|The Anglo-Saxon Chronicle
Originally compiled on the orders of King Alfred the Great,
approximately A.D. 890, and subsequently maintained and added to
by generations of anonymous scribes until the middle of the 12th
Century. The original language is Anglo-Saxon (Old English), but
later entries are essentially Middle English in tone.
Translation by Rev. James Ingram (London, 1823), with additional
readings from the translation of Dr. J.A. Giles (London, 1847).
At present there are nine known versions or fragments of the
"Anglo-Saxon Chronicle" in existence, all of which vary
(sometimes greatly) in content and quality. The translation that
follows is not a translation of any one Chronicle; rather, it is
a collation of readings from many different versions.
The nine known "Anglo-Saxon Chronicle" MS. are the following:
A-Prime The Parker Chronicle (Corpus Christi College,
Cambridge, MS. 173)
A Cottonian Fragment (British Museum, Cotton MS. Otho B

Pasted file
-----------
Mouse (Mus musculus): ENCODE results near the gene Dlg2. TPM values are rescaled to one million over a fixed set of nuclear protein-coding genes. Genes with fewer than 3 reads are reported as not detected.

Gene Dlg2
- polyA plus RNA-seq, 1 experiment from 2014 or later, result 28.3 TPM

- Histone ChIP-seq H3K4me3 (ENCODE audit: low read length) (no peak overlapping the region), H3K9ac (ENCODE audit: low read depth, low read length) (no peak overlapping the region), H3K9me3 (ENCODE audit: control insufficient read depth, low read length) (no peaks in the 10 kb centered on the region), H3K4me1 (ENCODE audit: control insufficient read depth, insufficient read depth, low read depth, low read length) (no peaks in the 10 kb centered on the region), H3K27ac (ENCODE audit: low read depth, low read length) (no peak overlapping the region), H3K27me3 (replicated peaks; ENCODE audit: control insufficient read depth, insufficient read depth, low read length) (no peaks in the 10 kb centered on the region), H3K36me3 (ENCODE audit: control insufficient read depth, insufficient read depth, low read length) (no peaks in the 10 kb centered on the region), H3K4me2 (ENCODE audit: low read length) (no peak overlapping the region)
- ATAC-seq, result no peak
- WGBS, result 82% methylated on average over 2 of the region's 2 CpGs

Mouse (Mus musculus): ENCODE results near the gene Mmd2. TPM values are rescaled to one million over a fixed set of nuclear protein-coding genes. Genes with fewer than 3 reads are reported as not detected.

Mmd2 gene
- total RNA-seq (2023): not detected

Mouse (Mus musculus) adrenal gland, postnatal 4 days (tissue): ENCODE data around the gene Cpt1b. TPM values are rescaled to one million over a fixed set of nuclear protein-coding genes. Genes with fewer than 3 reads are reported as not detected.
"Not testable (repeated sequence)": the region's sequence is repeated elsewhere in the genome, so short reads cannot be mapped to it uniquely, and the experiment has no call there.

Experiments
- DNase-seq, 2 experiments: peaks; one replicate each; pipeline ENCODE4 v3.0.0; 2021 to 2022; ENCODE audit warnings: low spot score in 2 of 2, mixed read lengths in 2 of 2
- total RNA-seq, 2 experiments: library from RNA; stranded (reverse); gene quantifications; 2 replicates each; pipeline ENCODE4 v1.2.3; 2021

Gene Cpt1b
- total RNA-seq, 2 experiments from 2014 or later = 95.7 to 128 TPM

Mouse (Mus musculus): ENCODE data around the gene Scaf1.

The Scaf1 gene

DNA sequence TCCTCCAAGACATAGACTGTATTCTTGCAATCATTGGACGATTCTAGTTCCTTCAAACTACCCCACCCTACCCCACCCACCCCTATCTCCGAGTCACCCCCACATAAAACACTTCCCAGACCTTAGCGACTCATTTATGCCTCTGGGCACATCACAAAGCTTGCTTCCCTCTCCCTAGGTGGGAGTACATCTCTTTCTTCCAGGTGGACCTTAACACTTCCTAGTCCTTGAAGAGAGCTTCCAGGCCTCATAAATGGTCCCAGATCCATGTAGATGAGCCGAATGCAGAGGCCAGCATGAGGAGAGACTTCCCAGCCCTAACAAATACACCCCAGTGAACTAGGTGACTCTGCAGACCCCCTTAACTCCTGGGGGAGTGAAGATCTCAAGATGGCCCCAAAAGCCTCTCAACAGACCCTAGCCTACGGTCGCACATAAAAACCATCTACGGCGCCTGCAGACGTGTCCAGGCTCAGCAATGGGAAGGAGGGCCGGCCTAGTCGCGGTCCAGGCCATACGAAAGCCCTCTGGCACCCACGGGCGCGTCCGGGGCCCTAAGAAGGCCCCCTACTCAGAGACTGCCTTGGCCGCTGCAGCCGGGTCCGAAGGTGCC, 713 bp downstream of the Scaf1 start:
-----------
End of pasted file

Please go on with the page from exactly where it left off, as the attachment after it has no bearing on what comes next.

B The Abingdon Chronicle I (British Museum, Cotton MS.
Tiberius A vi.)
C The Abingdon Chronicle II (British Museum, Cotton MS.
Tiberius B i.)
D The Worcester Chronicle (British Museum, Cotton MS.
Tiberius B iv.)
E The Laud (or "Peterborough") Chronicle (Bodleian, MS.
F The Bilingual Canterbury Epitome (British Museum,
Cotton MS. Domitian A viii.) NOTE: Entries in English
H Cottonian Fragment (British Museum, Cotton MS. Domitian
I An Easter Table Chronicle (British Museum, Cotton MS.
Caligula A xv.)
This electronic edition contains primarily the translation of
Rev. James Ingram, as published in the Everyman edition of this
text. Excerpts from the translation of Dr. J.A. Giles were
included as an appendix in the Everyman edition; the preparer of
this edition has elected to collate these entries into the main
text of the translation. Where these collations ...